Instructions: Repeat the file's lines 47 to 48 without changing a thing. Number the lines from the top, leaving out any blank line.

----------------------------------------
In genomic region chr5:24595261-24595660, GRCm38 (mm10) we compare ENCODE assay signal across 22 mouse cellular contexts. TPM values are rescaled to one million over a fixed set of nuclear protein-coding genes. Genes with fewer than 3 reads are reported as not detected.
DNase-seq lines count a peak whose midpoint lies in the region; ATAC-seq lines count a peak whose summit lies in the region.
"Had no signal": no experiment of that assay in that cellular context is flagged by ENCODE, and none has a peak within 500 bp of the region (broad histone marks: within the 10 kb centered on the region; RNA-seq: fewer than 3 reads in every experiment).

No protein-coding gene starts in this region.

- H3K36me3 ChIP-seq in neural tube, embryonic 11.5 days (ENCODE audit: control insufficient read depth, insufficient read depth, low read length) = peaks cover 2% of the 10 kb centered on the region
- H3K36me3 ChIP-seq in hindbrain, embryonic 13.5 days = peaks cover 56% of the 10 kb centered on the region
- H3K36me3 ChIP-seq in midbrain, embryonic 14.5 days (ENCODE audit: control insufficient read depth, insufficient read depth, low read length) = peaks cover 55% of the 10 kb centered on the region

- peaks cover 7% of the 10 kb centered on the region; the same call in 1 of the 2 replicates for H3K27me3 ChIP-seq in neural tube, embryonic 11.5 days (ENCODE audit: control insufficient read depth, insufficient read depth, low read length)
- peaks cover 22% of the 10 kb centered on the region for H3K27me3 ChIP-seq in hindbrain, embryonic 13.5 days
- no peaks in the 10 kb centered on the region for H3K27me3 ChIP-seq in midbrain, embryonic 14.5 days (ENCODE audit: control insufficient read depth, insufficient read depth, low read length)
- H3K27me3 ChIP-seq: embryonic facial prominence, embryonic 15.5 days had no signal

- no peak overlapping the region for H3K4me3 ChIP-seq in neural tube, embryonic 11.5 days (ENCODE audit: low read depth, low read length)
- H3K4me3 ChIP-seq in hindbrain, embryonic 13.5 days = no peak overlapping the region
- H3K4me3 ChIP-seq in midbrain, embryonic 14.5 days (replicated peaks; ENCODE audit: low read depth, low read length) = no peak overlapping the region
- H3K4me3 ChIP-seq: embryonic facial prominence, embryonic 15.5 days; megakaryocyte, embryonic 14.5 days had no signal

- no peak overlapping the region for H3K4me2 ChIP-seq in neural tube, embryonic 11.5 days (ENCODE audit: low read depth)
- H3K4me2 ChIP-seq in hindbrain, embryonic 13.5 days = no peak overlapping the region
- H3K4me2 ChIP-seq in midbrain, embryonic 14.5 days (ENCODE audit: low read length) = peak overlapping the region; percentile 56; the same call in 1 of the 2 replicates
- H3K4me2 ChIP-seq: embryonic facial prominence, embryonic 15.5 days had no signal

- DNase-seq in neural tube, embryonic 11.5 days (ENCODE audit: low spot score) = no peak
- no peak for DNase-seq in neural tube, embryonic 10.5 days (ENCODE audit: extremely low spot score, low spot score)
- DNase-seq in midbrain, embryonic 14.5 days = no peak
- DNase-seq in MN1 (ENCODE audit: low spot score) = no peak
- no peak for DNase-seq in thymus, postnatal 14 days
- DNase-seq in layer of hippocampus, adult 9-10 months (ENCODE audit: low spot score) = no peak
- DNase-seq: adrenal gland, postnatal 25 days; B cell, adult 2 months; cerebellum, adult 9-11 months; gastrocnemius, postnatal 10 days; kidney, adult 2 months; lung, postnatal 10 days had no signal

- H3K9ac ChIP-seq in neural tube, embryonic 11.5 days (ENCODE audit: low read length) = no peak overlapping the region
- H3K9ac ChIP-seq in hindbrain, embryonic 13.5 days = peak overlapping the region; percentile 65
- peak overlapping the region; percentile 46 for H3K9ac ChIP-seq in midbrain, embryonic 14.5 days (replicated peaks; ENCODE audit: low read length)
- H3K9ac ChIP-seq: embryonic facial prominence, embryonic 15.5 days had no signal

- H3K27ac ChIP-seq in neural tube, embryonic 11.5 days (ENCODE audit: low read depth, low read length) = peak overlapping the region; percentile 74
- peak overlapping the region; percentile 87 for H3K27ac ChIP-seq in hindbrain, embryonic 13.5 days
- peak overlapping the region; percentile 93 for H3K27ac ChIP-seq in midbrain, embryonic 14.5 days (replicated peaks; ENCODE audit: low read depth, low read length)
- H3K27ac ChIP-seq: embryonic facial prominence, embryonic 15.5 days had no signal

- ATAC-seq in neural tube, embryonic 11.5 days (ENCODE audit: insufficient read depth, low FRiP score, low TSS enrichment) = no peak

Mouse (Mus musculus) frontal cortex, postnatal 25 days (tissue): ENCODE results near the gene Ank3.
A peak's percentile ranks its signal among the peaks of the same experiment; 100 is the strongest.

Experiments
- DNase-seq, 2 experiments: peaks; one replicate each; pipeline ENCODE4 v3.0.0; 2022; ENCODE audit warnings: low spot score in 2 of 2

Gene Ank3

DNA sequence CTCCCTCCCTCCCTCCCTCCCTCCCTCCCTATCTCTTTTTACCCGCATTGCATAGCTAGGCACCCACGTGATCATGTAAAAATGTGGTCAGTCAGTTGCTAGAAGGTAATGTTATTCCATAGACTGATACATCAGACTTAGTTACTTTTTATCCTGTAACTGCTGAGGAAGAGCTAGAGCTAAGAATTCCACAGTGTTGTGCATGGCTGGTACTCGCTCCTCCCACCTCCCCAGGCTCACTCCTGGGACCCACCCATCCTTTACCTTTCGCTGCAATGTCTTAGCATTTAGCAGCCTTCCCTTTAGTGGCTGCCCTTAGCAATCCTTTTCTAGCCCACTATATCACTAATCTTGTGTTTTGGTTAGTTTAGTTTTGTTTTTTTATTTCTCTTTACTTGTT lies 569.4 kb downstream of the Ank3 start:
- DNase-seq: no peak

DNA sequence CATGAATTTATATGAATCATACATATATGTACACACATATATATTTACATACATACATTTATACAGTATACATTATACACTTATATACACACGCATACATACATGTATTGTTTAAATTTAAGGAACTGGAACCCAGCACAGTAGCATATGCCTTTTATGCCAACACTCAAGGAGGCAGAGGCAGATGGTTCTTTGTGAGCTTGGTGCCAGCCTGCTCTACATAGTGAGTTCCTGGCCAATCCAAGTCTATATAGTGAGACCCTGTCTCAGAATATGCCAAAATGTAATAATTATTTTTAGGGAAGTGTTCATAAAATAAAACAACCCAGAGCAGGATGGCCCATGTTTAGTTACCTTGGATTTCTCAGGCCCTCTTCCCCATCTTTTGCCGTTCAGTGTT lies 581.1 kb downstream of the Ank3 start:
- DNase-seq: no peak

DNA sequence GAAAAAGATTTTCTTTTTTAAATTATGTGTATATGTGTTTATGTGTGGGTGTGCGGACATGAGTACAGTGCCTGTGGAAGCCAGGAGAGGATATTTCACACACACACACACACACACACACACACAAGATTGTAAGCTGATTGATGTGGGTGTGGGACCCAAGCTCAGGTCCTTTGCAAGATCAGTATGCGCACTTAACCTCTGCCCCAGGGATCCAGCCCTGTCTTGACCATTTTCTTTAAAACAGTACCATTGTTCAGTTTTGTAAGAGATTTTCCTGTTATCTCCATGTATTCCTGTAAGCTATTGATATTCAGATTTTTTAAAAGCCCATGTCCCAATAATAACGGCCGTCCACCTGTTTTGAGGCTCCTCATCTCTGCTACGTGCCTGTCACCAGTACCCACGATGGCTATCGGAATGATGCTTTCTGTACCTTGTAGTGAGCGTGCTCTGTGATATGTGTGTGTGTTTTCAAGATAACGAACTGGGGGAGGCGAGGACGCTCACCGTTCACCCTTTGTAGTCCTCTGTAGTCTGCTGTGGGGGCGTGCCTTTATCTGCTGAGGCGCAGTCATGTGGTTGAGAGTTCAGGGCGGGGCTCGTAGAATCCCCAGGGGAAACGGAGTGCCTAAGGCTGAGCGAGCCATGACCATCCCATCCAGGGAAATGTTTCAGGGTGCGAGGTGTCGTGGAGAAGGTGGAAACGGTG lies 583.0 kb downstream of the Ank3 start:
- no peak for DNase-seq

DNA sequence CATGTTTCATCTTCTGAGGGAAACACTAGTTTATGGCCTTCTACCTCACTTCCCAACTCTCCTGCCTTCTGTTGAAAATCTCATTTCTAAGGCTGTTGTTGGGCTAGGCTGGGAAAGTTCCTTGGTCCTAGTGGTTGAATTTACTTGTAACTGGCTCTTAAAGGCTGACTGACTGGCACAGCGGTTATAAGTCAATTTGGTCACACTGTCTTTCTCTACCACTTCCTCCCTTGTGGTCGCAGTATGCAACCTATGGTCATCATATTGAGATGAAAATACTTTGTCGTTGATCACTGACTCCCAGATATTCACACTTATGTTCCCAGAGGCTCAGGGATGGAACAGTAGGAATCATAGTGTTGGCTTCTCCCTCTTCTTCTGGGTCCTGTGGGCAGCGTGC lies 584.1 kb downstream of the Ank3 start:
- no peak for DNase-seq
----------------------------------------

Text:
DNA sequence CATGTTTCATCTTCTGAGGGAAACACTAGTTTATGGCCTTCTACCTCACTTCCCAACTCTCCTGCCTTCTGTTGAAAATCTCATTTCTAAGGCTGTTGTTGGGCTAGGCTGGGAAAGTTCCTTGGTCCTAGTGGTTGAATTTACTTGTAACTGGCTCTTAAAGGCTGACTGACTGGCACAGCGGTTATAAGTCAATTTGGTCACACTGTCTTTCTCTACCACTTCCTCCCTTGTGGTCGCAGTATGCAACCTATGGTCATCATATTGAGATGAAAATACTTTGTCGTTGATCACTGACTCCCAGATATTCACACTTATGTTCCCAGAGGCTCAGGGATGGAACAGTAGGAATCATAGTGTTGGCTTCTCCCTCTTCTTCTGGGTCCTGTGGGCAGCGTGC lies 584.1 kb downstream of the Ank3 start:
- no peak for DNase-seq